To answer the first question lets take a look at a number of typical activities by a fictitious business called ABC, Inc. For the purpose of this example let’s assume ABC, Inc. incorporates in California, and then undertakes the following as a private company:
Which of the above transactions is governed by federal and state securities laws? The answer is all of them. For each of the above transactions a review of applicable securities laws needs to be completed, and in some cases federal and/or state filings may be required. This securities law review should be completed prior to any of the above transactions being initiated. Additionally, in order to meet federal and state securities laws related to offerings of securities, certain disclosure documentation, such as a private placement memorandum and/or financial statements, may need to be provided to investors prior to their investment.
This leads to the second question for most companies: “I didn’t have the required securities law research done and did not do any federal and state securities filings, but I have not heard from any federal or state agencies, what is the possible impact on my business?” This question is difficult to answer. The impact could be varied. If you only issued shares to the founders of the company, although filings may be required, the failure to make the filings may not be detrimental.
However, for companies with an eye towards growth and that took outside investor money, or companies that may attempt to sell their business, or attempt to go public at some in the future, the impact can be devastating. For instance, after the founders of ABC, Inc. have spent countless hours growing their business with a goal of being acquired by a larger player in the industry, when that opportunity finally comes the failure to have properly researched and complied with federal and state securities laws may cause the possible acquiring company to pass on the opportunity to acquire ABC, Inc.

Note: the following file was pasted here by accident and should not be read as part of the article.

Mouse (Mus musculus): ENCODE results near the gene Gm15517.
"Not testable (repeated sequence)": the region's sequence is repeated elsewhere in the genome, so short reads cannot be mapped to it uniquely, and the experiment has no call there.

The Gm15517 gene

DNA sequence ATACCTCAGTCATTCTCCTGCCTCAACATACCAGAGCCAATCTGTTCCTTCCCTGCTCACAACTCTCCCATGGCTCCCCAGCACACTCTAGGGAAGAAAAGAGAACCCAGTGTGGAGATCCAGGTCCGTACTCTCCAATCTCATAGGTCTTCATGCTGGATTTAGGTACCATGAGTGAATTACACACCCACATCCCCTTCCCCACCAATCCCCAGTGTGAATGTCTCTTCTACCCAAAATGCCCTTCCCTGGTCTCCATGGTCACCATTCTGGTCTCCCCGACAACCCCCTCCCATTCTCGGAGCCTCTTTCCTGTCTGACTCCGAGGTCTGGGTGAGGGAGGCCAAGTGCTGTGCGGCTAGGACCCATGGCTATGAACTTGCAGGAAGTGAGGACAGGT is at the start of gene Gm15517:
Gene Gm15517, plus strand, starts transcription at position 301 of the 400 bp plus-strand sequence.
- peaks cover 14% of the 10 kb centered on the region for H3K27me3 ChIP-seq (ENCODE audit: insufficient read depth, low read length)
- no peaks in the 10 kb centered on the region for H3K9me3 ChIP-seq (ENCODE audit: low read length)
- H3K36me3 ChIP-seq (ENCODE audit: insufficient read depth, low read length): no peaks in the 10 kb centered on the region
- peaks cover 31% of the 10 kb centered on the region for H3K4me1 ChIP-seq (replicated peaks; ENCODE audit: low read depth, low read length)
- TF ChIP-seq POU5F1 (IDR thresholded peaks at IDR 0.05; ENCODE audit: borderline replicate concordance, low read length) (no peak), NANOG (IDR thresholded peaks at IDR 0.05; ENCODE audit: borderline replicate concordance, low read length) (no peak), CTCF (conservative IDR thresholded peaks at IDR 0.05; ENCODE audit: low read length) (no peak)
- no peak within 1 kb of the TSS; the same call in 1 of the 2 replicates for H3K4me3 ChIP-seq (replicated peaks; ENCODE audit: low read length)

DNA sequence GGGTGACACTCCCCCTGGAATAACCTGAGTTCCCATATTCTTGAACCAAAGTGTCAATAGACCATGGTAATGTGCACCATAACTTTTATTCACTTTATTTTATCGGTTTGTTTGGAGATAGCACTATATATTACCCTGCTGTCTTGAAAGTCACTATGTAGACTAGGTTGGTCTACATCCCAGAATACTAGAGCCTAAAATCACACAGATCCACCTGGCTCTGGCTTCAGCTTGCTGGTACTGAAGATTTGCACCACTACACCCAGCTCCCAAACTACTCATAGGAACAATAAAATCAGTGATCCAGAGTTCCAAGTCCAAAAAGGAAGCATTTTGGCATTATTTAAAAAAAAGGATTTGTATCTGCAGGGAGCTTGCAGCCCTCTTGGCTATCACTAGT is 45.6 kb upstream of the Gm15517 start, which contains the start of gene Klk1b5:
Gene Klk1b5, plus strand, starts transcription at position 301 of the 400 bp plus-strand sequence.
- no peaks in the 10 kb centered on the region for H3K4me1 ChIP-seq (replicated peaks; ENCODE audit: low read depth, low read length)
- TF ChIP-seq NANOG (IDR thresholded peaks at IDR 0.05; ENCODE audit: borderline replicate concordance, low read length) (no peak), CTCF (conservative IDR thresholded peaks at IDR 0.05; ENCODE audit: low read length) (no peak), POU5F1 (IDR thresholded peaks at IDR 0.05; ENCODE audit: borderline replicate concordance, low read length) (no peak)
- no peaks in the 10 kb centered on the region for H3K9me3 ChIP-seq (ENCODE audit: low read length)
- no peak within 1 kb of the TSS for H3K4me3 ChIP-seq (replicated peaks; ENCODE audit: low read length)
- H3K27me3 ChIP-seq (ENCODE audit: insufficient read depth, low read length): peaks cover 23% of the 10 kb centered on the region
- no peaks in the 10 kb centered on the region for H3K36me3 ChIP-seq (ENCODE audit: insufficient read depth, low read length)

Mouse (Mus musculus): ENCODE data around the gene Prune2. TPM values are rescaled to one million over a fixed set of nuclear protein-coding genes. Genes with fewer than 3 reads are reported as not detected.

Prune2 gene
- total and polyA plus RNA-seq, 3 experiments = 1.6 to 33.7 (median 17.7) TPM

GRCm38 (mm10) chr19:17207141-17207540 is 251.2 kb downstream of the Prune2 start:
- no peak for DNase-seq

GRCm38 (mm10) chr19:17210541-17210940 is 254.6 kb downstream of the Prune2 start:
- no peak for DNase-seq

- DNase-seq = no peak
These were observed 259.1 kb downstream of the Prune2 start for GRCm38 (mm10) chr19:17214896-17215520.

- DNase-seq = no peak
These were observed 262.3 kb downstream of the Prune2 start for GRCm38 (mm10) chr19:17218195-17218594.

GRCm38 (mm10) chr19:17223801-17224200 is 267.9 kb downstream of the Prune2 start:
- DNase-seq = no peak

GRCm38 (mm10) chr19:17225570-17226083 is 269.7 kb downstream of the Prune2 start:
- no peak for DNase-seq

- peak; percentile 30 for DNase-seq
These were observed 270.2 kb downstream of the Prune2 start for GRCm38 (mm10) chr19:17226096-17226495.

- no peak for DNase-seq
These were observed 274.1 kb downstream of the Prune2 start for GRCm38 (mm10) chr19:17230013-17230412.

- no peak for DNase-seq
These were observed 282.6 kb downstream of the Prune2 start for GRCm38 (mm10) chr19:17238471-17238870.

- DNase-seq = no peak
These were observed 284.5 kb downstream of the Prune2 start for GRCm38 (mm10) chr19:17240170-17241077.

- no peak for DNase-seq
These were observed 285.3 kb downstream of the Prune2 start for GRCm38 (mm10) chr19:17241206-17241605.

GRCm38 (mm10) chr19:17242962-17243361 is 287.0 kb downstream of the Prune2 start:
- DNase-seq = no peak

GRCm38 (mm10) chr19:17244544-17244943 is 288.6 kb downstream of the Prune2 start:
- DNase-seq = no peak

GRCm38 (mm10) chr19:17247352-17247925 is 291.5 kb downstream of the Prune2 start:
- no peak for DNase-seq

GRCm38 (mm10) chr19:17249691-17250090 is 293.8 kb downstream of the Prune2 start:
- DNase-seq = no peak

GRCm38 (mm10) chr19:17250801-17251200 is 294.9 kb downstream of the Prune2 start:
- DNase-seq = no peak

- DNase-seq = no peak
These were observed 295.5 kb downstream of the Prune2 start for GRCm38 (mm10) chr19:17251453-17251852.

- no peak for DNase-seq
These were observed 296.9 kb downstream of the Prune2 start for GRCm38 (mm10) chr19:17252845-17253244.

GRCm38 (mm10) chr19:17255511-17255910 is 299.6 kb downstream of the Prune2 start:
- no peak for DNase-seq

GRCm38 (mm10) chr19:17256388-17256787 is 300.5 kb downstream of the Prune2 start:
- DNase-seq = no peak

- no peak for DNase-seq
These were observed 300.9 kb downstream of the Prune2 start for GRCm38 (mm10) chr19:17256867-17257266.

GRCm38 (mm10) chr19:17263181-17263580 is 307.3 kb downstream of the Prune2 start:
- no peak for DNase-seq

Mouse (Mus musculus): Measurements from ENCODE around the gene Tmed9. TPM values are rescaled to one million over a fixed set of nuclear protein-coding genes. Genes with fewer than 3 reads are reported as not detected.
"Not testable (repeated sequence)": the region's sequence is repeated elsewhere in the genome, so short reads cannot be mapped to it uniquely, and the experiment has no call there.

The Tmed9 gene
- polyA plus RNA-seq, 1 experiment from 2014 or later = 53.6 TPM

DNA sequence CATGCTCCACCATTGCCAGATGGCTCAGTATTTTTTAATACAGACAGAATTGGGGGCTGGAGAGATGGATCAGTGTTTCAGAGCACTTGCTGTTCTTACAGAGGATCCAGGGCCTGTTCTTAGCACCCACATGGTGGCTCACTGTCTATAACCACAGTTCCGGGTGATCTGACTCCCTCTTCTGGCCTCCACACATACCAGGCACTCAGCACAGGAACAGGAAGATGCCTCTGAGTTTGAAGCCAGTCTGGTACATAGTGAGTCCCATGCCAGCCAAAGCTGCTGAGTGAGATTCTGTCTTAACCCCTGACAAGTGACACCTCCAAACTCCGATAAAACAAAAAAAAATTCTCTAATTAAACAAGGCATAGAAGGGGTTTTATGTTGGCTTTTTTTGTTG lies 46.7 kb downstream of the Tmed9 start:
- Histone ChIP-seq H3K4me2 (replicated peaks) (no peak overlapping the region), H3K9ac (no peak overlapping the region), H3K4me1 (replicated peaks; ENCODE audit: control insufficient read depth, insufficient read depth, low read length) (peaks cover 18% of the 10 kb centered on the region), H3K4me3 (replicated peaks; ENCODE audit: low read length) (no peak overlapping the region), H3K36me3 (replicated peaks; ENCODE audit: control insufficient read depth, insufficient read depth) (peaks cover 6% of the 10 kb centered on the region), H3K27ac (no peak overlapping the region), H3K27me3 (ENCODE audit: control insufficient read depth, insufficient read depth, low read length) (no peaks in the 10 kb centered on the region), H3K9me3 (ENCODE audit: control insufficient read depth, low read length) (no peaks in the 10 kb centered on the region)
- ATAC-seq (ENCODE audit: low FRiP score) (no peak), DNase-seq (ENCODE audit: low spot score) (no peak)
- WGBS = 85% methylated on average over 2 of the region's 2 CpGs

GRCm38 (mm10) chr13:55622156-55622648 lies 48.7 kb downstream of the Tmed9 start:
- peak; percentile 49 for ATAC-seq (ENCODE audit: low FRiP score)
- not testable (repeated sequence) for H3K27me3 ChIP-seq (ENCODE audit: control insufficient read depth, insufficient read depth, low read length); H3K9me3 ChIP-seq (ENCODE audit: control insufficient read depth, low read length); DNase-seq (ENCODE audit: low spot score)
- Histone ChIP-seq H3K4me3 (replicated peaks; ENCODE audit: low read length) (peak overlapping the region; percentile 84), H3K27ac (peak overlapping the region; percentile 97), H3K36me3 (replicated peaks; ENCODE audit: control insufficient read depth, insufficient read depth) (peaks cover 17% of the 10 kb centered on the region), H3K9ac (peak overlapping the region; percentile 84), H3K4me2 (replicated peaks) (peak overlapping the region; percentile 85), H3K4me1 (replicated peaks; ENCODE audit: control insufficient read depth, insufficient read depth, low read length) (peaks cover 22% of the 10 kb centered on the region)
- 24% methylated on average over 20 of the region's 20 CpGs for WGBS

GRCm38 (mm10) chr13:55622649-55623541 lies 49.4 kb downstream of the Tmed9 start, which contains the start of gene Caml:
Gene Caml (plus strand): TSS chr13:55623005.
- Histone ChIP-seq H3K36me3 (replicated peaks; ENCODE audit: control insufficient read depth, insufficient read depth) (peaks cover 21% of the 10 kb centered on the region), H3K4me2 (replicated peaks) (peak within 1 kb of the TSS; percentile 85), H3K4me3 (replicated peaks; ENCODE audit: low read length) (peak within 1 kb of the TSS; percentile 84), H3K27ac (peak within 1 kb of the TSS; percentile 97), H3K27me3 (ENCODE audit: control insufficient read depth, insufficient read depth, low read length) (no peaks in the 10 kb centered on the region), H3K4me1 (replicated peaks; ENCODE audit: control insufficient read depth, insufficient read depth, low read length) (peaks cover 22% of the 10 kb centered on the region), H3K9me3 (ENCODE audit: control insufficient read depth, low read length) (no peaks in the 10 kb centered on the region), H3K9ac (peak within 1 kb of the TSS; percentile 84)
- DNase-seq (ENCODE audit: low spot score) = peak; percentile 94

Another possible result could come from a disgruntled shareholder who complains that at the time they made their investment certain information about the company and the risks involved with their investment were not disclosed to them and may file a lawsuit seeking a return of their investment and additional damages.
A third possible result could come from the company with an eye to becoming publicly-listed. If federal and state securities laws were not complied with at the time investors purchased their shares then when the company goes before the Securities and Exchange Commission and other regulatory authorities to register its securities the SEC may question the offerings and validity of the shareholders, or question the failure to register certain offerings of securities, and may leave the company in the unenviable, and very expensive, position of having to admit to the SEC that federal securities laws were not followed and may have rescind the previous non-compliant stock offerings and sales by offering to its shareholders to repurchase the shares they purchased.